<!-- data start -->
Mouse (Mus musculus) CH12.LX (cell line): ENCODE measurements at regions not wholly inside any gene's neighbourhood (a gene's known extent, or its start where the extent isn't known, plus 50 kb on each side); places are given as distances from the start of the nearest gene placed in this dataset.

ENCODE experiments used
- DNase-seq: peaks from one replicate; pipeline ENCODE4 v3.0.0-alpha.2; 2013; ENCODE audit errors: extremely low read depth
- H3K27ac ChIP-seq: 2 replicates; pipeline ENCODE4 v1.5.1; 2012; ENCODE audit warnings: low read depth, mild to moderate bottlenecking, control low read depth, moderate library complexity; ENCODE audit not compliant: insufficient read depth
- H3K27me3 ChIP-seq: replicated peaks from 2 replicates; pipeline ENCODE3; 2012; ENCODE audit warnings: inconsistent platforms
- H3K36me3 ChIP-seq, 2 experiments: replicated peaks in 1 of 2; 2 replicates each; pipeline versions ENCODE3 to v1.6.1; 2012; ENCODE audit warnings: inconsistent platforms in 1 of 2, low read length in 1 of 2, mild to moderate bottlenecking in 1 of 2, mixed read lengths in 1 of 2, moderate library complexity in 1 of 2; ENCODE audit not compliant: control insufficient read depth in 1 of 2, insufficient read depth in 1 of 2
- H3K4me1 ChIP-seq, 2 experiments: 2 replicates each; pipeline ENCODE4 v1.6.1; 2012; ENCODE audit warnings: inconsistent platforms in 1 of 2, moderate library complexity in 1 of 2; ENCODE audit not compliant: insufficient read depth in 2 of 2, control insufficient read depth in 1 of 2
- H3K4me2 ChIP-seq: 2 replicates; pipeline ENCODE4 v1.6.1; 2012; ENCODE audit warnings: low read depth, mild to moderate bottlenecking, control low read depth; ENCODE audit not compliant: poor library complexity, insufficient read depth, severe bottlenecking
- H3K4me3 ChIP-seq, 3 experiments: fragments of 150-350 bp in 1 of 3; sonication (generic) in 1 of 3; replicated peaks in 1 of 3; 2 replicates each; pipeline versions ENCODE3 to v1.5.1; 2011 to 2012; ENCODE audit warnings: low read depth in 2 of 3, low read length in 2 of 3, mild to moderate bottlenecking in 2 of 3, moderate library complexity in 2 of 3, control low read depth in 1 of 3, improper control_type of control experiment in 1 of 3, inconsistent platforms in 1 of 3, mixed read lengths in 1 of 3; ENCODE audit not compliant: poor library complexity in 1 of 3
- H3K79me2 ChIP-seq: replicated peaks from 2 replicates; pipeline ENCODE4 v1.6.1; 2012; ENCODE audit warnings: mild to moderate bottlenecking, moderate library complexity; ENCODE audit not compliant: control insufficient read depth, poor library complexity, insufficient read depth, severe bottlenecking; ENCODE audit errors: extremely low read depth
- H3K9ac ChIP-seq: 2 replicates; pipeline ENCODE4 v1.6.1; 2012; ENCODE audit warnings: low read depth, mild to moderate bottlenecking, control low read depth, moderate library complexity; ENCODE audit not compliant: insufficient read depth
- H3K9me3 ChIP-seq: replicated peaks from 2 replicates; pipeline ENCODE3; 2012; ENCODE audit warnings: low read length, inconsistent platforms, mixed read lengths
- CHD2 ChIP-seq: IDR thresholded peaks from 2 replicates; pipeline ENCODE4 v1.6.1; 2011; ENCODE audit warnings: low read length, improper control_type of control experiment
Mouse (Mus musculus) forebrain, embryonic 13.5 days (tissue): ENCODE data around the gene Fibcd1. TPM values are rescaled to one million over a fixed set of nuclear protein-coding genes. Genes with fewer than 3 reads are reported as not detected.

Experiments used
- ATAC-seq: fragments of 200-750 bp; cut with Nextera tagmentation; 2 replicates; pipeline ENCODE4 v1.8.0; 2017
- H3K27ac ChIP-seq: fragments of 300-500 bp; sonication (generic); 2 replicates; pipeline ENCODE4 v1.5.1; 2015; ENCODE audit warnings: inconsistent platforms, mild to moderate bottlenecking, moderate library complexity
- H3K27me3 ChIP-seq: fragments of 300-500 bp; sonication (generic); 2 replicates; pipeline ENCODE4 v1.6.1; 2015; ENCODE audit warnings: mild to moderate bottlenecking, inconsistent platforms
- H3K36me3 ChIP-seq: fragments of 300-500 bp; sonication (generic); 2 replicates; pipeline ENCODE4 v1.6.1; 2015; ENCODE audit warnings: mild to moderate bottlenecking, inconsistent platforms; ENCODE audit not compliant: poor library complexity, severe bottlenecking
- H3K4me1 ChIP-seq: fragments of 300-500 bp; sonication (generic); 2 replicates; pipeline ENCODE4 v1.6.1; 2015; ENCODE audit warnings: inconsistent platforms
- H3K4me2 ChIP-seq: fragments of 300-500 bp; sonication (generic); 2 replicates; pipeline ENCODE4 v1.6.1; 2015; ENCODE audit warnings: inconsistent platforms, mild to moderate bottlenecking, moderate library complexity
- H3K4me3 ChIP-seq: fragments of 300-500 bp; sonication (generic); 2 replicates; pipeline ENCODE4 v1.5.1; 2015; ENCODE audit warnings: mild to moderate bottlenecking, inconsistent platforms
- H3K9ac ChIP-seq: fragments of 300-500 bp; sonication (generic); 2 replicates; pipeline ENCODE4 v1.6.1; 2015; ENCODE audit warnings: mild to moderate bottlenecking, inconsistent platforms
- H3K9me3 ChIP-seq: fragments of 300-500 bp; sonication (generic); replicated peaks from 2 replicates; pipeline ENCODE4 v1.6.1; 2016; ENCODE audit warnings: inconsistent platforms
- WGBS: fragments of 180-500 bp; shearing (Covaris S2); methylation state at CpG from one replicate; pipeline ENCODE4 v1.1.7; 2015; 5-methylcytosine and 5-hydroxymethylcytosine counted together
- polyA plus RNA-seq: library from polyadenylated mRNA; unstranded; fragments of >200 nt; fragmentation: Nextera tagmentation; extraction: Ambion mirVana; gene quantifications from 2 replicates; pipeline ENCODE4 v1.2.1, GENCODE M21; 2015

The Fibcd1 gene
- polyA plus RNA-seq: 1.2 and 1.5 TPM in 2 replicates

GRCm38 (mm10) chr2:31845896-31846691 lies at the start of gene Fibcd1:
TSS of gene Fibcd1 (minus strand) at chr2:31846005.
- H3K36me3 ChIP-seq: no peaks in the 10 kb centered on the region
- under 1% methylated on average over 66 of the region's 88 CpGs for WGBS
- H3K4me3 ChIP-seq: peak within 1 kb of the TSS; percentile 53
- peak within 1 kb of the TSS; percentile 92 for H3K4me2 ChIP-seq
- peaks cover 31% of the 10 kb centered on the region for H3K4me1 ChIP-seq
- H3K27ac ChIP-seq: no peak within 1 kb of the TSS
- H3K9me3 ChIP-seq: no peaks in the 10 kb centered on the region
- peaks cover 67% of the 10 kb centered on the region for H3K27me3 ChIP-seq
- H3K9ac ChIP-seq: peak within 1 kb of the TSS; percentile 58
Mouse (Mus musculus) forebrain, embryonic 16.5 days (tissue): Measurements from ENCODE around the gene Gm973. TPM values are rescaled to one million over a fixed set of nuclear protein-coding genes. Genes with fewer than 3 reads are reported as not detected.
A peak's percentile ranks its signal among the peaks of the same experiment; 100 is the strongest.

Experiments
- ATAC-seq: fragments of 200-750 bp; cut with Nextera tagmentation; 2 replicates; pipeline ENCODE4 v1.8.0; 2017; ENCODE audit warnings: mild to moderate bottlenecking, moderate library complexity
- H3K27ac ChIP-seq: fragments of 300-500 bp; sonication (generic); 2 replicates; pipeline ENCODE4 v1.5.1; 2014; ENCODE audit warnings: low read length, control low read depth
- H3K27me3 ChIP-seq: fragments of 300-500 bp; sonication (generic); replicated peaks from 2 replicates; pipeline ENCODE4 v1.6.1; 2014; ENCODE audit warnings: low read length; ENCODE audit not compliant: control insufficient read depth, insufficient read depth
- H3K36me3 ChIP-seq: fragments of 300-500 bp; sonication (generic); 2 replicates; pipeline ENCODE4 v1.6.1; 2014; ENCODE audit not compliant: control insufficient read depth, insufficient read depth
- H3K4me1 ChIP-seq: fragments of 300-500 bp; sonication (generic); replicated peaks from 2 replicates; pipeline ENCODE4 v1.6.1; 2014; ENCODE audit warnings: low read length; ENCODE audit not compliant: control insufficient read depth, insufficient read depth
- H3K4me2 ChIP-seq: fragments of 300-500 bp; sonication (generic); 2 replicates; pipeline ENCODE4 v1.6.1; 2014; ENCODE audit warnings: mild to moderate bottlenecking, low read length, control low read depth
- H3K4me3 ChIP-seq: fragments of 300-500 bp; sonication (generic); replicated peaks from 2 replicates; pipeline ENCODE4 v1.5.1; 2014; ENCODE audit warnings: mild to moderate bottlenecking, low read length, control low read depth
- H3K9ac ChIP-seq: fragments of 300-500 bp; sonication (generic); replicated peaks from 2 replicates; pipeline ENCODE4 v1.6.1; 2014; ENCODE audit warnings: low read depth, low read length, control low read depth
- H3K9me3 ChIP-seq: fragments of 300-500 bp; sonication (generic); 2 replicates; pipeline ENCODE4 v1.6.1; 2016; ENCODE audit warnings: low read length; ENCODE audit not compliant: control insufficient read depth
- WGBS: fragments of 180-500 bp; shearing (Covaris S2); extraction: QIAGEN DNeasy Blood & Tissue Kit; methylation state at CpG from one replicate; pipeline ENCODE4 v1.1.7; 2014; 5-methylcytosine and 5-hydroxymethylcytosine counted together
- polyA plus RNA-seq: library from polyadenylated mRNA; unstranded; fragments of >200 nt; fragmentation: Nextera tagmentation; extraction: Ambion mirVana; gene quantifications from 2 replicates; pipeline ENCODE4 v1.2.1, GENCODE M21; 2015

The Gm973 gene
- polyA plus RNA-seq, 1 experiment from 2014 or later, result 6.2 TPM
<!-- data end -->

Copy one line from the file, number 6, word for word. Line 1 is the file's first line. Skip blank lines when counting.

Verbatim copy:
- H3K36me3 ChIP-seq, 2 experiments: replicated peaks in 1 of 2; 2 replicates each; pipeline versions ENCODE3 to v1.6.1; 2012; ENCODE audit warnings: inconsistent platforms in 1 of 2, low read length in 1 of 2, mild to moderate bottlenecking in 1 of 2, mixed read lengths in 1 of 2, moderate library complexity in 1 of 2; ENCODE audit not compliant: control insufficient read depth in 1 of 2, insufficient read depth in 1 of 2